Letter from Pemba: On Sheha Mpemba from Pemba

On August 2, 2021, CCM publicity secretariat announced that the MP elect of Konde Constituency, Sheha Mpemba, had resigned. According to the press release, the incumbent “resigned due to family pressure”. Mpemba’s resignation surprised CCM and opposition members alike because he abandoned the seat he had won through blood and sweat. 

But defending his resignation through an online TV station, Mpemba differed with his party defense and attributed his leaving the job to the threats that “Wapinzani” have been throwing unto him and his family since he won the seat on July 18, 2021. “Wapinzani have threatened me and my family to the point of making my family life completely uneasy.” He claimed.

His two party cadres from Kichaka Pumu Msuka expressed displeasure over Mpemba’s decision to resign, calling this as an act of betrayal. One of these concerned members said in conclusion that, “our efforts to make Mpemba member of the Parliament have ended up in vain.”   

Sheha Mpemba with his nomination certificate from the National Electoral Commission.

Notwithstanding the costs of re-organizing another by-election, Mpemba said further that he resigned to avoid disappointing his mother, whom he loves most. What a son!

But people seem not to buy this. Many people here in Pemba say that Sheha Mpemba was forced by his own party to resign after it became clear that the junior party in the Government of National Unity of Zanzibar, the ACT Wazalendo, had already decided to quit the government unless the tangible solution is found for the by-election which, they believe, was a frauded in favor of the CCM candidate.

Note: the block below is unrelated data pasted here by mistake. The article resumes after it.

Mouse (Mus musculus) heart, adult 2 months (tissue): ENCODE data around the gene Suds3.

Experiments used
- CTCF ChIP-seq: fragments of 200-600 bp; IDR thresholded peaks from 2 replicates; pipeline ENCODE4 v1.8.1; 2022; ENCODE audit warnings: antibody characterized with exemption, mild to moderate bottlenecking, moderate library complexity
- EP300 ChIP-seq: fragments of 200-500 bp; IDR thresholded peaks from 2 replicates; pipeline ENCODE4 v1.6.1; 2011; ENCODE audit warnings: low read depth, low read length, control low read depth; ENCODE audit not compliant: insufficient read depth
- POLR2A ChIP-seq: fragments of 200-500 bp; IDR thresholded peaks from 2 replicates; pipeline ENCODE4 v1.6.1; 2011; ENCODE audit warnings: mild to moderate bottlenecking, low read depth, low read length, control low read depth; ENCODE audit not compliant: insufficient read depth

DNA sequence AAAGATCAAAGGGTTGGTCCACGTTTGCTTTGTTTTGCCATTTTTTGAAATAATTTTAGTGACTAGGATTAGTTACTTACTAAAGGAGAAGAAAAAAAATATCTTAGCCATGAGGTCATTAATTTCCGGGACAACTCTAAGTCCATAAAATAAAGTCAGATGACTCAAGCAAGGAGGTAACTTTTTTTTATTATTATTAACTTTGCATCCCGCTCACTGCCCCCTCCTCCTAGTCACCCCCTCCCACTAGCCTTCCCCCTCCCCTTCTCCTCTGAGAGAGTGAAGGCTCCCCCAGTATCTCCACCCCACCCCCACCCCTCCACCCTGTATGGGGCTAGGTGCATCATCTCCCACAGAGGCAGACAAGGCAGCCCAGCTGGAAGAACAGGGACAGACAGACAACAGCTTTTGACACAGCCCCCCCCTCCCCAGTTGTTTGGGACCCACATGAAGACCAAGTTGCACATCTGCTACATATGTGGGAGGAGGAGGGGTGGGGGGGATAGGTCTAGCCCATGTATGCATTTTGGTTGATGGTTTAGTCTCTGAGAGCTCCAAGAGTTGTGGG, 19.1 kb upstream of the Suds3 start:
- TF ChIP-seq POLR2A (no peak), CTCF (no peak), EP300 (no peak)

I do not want to speak for or against Mpemba’s defense; for it is only him, who can better tell the public what has really happened. However, I want to praise Mpemba for being the first MP from Pemba who has accepted the reality that politicians need both the powers and legitimacy to effectively engage the people they lead.

Disappointingly, after Mpemba’s resignation, the National Election Commission, whose officials blessed the shaming of the by-election in Konde, has come out and sadly announced that Konde constituency seat is vacant. 

In the ideal and more accountable scenario, the National Election Commission needed to task those responsible for Konde by-election mayhem parallel to announcing that the seat that Mpemba on July 18, 2021, joyfully accepted is vacant. NEC needed also to punish the returning officer, whom people accused of violating electoral rules. 

CCM’s press statement on the resignation of Sheha Mpemba

Personally, I am so saddened by the circumstances, which have been the result of Mpemba winning and abandoning the Konde constituency seat. Equally saddening is his party’s failure to not tell Mpemba of the complexity of the politics, which he chose to engage himself into.

What I do not accept are the grounds he provides for backing his resignation. They seem too childish and completely unacceptable. Because of Mpemba representing the untouchable, no doubt those whom, he claims had thrown life threatening messages unto him would have faced the consequences. In fact, the authorities that silenced the October 2020 rebellion would have dealt with them harshly. 

Frankly, Mpemba resignation suggests the need for a paradigm shift so that we can have a better, inclusive, and more accountable way of electing our leaders. 

Mpemba using family pressure and threats by Wapinzani as an excuse to resign to the neglect of the loss of money and embarrassments to the National Election Commission and the party he represented demonstrates the demand for change in the ways the country gets its politicians. 

Mpemba’s resignation also gives the picture of the types of leaders the country has across the board. 

In the better of worse scenarios Mpemba’s resignation is an upsetting and bizarre development. Indeed, this resignation due to social pressure reminds me of the argument by Aristotle that “fear sets us thinking what can be done, which of course nobody does when things are hopeless. Consequently, when it is advisable that the audience should be frightened, the orator must make them feel they are in danger.”

Angali Marango 

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